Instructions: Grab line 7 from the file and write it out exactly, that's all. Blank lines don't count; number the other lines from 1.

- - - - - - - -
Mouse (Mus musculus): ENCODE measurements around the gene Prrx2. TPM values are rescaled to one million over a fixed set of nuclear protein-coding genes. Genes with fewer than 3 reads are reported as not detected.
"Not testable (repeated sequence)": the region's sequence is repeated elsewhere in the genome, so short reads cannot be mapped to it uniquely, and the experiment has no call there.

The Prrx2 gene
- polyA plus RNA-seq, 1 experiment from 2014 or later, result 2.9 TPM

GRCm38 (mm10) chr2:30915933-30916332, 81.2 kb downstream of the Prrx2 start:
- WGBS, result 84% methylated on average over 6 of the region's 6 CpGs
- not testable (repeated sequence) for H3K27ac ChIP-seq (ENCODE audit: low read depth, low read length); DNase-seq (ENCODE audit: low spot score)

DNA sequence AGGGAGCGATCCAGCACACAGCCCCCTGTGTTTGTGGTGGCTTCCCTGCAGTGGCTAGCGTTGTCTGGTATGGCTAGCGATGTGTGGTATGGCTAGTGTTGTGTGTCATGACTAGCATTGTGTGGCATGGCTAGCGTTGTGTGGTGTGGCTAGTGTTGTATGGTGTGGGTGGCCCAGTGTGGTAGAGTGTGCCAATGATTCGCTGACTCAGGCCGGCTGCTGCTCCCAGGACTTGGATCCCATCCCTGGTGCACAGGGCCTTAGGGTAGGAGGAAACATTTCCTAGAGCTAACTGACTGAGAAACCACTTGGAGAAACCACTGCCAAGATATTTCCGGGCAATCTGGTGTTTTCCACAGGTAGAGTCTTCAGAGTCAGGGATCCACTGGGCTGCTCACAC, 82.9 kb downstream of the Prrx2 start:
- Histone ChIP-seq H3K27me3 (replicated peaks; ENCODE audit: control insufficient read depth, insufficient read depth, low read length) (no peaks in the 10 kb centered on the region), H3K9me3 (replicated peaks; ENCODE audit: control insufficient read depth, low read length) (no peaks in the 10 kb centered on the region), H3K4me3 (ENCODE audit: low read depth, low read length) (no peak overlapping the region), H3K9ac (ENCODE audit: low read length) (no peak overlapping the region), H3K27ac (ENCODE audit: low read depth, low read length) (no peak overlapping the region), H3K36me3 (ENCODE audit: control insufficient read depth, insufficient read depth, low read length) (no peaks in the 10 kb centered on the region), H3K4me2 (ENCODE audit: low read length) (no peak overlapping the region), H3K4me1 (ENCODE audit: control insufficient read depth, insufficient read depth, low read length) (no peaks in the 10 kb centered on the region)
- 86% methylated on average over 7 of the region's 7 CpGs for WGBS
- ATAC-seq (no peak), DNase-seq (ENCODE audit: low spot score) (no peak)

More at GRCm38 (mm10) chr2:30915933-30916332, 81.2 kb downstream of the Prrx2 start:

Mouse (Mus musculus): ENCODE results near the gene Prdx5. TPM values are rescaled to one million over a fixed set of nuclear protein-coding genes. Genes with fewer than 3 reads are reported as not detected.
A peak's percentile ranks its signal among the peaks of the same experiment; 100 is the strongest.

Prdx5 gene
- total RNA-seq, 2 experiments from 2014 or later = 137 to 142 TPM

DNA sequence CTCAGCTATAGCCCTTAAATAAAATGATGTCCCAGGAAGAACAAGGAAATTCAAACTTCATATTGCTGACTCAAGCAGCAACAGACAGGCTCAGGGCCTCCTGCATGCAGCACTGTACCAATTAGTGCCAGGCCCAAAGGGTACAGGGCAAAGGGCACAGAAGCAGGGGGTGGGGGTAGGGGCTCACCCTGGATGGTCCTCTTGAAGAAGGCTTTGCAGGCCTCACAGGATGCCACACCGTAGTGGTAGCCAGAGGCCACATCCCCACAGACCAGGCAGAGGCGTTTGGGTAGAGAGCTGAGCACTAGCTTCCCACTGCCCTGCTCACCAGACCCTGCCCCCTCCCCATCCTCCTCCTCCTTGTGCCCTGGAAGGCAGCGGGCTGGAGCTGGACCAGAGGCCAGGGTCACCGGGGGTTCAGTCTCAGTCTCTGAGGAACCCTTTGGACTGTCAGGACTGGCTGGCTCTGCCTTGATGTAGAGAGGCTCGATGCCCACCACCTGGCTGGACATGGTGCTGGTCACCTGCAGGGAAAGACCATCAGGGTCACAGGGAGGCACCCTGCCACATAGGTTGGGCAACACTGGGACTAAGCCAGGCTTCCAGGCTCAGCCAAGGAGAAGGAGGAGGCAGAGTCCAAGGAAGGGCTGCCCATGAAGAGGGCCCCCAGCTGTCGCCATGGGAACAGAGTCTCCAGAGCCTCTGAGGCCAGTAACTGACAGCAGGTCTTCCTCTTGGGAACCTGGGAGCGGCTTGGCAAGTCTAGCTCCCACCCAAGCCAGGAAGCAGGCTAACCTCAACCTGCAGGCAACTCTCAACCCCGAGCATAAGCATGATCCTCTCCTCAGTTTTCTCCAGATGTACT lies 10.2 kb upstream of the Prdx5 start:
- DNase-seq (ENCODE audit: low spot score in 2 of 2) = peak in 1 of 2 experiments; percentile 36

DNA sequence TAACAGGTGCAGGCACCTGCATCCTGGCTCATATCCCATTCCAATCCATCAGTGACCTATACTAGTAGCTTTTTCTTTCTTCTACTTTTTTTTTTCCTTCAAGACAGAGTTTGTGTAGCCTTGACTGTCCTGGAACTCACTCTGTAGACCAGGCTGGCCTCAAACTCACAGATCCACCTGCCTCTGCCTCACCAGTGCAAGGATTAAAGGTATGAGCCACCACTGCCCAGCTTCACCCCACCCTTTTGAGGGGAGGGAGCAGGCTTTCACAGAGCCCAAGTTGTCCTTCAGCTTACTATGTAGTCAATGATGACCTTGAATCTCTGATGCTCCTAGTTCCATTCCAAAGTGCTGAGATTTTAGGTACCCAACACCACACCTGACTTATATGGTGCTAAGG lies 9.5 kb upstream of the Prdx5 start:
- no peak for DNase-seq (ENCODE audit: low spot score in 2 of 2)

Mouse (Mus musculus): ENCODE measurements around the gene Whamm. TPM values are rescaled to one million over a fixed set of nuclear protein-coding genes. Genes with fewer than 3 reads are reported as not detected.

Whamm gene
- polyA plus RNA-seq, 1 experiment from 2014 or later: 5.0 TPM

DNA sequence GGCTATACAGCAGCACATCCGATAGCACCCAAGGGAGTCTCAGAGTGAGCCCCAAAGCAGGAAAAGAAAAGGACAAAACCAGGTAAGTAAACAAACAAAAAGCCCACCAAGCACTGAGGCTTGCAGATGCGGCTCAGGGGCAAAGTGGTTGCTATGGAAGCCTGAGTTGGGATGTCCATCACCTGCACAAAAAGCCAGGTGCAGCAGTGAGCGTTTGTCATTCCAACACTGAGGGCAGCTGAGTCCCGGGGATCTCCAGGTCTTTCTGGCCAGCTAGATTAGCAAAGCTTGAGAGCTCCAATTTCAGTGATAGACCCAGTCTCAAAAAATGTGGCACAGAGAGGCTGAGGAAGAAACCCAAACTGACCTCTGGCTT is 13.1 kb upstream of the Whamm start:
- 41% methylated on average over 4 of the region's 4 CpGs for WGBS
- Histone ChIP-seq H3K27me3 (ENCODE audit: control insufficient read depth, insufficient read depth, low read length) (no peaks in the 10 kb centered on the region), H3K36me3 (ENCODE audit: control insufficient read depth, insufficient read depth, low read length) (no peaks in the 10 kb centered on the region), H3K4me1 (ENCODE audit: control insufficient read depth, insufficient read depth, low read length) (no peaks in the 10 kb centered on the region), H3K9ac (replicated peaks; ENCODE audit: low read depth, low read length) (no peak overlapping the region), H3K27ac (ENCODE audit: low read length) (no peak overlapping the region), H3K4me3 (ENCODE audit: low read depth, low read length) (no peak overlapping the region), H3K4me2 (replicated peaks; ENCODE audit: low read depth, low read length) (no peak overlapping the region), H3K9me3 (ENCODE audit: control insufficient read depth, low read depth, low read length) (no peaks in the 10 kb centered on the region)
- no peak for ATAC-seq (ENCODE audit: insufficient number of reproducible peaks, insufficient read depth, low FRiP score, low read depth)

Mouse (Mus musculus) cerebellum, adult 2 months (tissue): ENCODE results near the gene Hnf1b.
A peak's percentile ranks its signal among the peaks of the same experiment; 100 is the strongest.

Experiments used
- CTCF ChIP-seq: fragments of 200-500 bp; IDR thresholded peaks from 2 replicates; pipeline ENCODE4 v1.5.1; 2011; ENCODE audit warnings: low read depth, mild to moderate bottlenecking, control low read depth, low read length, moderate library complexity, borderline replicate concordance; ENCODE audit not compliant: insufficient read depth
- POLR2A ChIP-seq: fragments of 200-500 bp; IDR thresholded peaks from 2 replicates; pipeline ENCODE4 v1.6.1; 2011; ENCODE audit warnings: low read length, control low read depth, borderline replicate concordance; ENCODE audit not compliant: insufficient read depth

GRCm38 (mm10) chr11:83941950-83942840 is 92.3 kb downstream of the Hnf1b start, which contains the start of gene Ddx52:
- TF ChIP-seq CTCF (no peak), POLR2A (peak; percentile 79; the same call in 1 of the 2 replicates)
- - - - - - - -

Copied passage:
- not testable (repeated sequence) for H3K27ac ChIP-seq (ENCODE audit: low read depth, low read length); DNase-seq (ENCODE audit: low spot score)